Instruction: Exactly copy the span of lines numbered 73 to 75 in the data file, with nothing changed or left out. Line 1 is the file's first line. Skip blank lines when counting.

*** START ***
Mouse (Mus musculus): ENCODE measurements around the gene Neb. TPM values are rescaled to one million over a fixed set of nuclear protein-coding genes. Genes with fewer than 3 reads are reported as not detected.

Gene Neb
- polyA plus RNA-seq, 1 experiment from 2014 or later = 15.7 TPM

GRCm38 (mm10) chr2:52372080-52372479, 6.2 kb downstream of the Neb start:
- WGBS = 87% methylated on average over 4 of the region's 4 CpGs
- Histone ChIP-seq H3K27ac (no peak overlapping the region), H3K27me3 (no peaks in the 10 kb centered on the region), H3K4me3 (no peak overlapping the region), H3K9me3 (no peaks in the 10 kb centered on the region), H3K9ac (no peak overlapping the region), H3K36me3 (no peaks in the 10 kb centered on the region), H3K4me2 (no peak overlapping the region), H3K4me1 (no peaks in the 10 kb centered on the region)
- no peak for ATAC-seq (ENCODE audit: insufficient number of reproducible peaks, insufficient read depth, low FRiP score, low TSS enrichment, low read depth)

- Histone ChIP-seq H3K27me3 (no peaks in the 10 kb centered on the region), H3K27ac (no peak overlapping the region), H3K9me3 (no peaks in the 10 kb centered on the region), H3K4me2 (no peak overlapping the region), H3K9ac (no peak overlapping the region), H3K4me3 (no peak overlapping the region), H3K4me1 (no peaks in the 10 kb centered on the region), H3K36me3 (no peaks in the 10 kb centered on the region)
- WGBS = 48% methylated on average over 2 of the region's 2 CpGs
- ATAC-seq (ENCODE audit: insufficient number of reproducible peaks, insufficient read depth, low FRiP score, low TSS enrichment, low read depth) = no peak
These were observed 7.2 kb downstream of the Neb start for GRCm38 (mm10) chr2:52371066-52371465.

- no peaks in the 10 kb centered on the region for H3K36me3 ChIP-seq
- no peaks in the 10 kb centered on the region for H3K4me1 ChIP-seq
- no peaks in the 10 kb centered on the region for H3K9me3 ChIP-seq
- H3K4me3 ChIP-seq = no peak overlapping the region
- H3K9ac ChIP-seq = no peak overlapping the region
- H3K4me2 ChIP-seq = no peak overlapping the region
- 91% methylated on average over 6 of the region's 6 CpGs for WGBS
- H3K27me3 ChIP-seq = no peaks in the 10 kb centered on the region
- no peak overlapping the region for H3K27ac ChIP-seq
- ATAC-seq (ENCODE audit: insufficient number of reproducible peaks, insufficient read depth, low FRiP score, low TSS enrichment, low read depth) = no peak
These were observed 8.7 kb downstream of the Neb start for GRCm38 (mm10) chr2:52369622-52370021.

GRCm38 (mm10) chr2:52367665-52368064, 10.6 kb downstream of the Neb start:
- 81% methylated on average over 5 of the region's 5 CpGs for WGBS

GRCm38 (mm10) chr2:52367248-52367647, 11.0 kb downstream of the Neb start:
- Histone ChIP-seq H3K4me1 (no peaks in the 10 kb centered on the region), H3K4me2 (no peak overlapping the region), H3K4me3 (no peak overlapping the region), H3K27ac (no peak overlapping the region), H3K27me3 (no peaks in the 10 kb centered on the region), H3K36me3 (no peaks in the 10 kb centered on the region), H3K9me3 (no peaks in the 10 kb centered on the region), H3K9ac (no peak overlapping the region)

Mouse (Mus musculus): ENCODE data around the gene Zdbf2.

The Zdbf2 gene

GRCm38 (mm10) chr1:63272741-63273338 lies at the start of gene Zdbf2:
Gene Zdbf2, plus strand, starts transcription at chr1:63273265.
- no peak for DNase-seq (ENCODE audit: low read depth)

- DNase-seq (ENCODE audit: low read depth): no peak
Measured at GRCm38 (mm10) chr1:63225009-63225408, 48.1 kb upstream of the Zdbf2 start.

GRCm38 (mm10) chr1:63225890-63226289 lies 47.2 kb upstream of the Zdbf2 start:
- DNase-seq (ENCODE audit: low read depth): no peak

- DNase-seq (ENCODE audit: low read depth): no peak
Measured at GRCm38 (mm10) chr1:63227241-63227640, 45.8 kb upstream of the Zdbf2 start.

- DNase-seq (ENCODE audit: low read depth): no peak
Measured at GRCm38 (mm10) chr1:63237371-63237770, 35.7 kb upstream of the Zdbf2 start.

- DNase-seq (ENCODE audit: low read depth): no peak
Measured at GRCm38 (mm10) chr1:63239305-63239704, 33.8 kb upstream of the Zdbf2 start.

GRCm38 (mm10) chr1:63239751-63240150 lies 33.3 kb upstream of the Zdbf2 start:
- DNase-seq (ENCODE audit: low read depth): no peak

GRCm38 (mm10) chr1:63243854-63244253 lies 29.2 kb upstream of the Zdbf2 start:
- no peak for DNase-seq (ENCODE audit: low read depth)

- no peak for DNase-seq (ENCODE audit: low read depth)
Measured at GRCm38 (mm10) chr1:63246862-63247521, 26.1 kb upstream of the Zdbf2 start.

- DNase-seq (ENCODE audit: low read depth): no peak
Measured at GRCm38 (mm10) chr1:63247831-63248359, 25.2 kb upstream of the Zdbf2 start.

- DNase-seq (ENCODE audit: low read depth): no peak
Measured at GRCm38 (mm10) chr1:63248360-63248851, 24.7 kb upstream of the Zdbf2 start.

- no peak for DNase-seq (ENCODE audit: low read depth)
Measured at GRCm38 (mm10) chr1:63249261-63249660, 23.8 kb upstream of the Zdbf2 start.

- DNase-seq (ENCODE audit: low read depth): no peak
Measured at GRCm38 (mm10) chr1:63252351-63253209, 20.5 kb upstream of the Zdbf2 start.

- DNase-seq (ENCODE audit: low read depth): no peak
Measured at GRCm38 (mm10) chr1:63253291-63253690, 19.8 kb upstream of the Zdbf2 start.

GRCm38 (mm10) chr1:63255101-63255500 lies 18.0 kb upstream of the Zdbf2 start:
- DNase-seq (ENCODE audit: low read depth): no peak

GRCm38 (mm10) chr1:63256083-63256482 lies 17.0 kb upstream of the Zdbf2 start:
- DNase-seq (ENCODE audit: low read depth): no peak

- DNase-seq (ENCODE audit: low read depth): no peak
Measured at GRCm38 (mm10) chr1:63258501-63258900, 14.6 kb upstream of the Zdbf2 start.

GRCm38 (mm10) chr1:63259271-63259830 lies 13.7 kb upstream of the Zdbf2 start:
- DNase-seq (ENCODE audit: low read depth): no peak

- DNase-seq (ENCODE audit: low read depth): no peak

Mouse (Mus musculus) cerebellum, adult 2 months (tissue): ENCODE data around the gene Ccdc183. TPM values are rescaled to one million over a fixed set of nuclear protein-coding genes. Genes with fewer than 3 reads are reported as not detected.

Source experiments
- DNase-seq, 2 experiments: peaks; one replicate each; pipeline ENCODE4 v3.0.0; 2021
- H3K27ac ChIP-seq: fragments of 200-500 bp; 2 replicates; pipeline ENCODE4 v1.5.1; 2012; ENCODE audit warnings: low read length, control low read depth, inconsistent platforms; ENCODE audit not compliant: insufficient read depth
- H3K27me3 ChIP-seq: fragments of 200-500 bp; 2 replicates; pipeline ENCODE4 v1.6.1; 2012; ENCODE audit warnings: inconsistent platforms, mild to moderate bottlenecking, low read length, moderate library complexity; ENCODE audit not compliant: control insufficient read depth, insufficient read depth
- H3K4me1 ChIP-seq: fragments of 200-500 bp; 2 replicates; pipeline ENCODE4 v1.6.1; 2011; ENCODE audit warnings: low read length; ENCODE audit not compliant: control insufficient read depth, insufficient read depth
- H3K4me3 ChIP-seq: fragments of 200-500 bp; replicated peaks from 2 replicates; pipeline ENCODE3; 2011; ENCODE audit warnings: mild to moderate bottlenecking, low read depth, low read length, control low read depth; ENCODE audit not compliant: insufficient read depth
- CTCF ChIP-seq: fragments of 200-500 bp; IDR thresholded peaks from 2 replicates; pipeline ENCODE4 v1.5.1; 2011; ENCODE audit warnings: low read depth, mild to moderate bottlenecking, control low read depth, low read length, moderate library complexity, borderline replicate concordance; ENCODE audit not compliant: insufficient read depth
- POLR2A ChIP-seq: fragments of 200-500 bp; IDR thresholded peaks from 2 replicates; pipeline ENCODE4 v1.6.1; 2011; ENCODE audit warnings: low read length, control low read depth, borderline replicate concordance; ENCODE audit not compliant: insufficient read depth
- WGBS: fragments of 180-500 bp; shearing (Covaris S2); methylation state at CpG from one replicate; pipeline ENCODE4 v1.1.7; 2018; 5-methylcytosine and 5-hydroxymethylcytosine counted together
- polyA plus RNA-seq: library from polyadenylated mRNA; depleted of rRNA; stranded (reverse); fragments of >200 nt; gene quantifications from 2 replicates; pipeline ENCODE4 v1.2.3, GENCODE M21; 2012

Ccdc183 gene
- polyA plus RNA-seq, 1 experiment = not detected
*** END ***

- H3K4me3 ChIP-seq: fragments of 200-500 bp; replicated peaks from 2 replicates; pipeline ENCODE3; 2011; ENCODE audit warnings: mild to moderate bottlenecking, low read depth, low read length, control low read depth; ENCODE audit not compliant: insufficient read depth
- CTCF ChIP-seq: fragments of 200-500 bp; IDR thresholded peaks from 2 replicates; pipeline ENCODE4 v1.5.1; 2011; ENCODE audit warnings: low read depth, mild to moderate bottlenecking, control low read depth, low read length, moderate library complexity, borderline replicate concordance; ENCODE audit not compliant: insufficient read depth
- POLR2A ChIP-seq: fragments of 200-500 bp; IDR thresholded peaks from 2 replicates; pipeline ENCODE4 v1.6.1; 2011; ENCODE audit warnings: low read length, control low read depth, borderline replicate concordance; ENCODE audit not compliant: insufficient read depth